Listening to my body is a learned talent and I am getting better at it. Knowing I was in need of more sleep, I decided to sleep in until 6:00 this morning – and still made it to the pool. I felt so refreshed after getting about seven and a half hours of sleep. I didn’t even hear my cat as she came and went through the night. I was surprised as I drove to the gym at a time I consider late that it was still dark. Apparently the sun isn’t rising before 7:30 yet… Just the other morning as I was about to leave for work a lady who goes to the 9:00 water aerobics class asked if I saw the beautiful sunrise that morning. I chuckled and told her I am swimming before the sun rises. Today I was able to see the sky brighten as I swam my 3,200 meter endurance workout. A new building has gone up next to the gym which is actually west of the pool, but the building is mirrored so the sun bounces off of it and reflects into the pool. It was a nice winter treat to have sun shine beam down on me while I swam. As for my pace – even swimming on my own without my friends to push me, I still kept to under 2:00 per 100 meter pace through out the workout. The workout most certainly was a good one.
This evening I ran an easy run with the goal of staying in my zone two range for 52 minutes and then kicking it up to zone three for the last eight minutes. After my test this week, it was a challenge. I had to target my heart rate well in the zone two range, not at the edge of zone three. This requires a slow pace and I did not even want to look at it. Even though I knew what the treadmill was set at, I covered the display screen with a towel and just ran. I checked my watch periodically to make sure I didn’t elevate my heart rate above 138. My goal was 130, but I settled in for an average of 134. A few times I even slowed to a quick walk to get my heart rate down. Oh, this is reminiscent of slow runs not too far gone by… But I know I am doing the right thing to improve my aerobic base. I sure enjoyed the last eight minutes when I could kick up the pace and feel like I was really running.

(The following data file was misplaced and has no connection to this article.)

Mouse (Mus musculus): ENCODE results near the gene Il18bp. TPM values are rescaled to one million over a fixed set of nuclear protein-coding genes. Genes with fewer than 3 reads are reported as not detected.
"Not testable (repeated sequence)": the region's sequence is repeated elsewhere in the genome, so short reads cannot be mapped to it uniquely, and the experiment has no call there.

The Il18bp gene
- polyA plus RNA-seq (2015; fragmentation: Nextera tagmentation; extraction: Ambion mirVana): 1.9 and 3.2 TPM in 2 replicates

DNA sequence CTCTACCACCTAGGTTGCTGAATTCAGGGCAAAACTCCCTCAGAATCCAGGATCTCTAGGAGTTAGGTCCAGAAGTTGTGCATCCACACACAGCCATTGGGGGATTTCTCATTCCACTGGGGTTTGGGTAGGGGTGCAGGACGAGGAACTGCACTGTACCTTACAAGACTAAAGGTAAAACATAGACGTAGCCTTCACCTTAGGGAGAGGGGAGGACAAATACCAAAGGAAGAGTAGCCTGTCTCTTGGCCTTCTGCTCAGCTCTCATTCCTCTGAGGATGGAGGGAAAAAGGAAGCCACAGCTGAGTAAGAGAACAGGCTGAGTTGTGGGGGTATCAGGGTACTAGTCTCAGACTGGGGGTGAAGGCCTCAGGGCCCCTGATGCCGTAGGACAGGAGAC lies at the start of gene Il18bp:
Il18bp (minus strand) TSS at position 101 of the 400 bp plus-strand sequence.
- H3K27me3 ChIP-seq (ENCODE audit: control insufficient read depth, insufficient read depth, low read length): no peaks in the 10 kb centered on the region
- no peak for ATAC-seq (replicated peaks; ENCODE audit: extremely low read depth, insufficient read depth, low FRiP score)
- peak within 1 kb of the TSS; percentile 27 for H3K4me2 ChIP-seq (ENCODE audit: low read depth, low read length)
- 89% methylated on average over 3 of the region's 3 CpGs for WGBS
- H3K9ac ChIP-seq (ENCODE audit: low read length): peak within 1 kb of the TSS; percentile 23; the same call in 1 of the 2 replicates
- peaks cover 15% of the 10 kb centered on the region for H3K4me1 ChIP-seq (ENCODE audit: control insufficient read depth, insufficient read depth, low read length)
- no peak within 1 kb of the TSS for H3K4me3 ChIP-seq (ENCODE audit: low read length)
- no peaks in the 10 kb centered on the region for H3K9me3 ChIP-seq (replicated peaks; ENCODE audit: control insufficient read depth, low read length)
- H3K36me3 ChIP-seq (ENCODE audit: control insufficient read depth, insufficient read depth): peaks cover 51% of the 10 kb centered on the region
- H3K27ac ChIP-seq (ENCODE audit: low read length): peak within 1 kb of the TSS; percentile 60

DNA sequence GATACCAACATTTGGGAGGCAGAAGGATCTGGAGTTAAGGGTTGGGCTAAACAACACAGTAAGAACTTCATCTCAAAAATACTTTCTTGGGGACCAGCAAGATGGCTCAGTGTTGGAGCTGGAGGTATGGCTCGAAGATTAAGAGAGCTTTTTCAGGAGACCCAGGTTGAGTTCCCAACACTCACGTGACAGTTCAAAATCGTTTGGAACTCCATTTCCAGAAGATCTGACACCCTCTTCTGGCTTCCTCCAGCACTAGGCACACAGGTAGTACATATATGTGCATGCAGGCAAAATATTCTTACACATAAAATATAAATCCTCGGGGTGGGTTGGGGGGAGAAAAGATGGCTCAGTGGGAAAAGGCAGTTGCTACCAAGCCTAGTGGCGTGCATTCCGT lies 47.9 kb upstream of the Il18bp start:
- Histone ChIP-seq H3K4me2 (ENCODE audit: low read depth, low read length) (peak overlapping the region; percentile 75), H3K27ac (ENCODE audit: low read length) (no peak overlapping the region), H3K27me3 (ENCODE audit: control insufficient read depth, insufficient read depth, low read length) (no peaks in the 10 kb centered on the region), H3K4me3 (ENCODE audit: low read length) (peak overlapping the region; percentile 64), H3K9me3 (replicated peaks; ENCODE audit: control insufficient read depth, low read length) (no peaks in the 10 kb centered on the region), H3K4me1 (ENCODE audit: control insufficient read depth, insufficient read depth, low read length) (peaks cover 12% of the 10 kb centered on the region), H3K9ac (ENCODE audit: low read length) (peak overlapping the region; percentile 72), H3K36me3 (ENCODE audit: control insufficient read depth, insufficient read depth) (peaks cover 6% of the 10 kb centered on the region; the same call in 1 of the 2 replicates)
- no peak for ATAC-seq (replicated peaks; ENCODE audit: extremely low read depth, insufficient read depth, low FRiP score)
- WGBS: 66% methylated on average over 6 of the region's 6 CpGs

On my way out I stopped to talk with my triathlon coach – he was at the pool leading a Masters swim class. My heart rate zones on the bike are lower than running, which is to be expected. However the norm is five to maybe 10 beats lower. I am closer to 25 to 30. He wants to do an assessment on a spin bike with a power meter. He thinks I may need to work on my leg strength on the bike and get my heart rate up while pushing a strong wattage. Joy – more hard training lies ahead. I know it will be tough. I have been through literally miles and miles of swimming to get to the pace I am at now. My running continues to provide some challenges both mentally and physically to improve. And now what was once my strongest sport of the three requires more effort to reach new levels. Isn’t there anything in life where cruise control works? Apparently not – the best lessons come from the hardest efforts. Sometimes it is in sport that hard effort is needed to see progress. Sometimes it is in relationships, work, or faith. Regardless of sport or other aspects of life, occasionally more work is necessary (weight lifting, wind sprints, swim repeats, and anything else to fill in the blank with other aspects of life) and occasionally stepping out of your own way and ignoring the pace that things are moving is the only way to see progress. Frequently both are necessary and like listening to my body, it takes time to master the talent. It is challenging either way and well worth the effort for the lessons learned.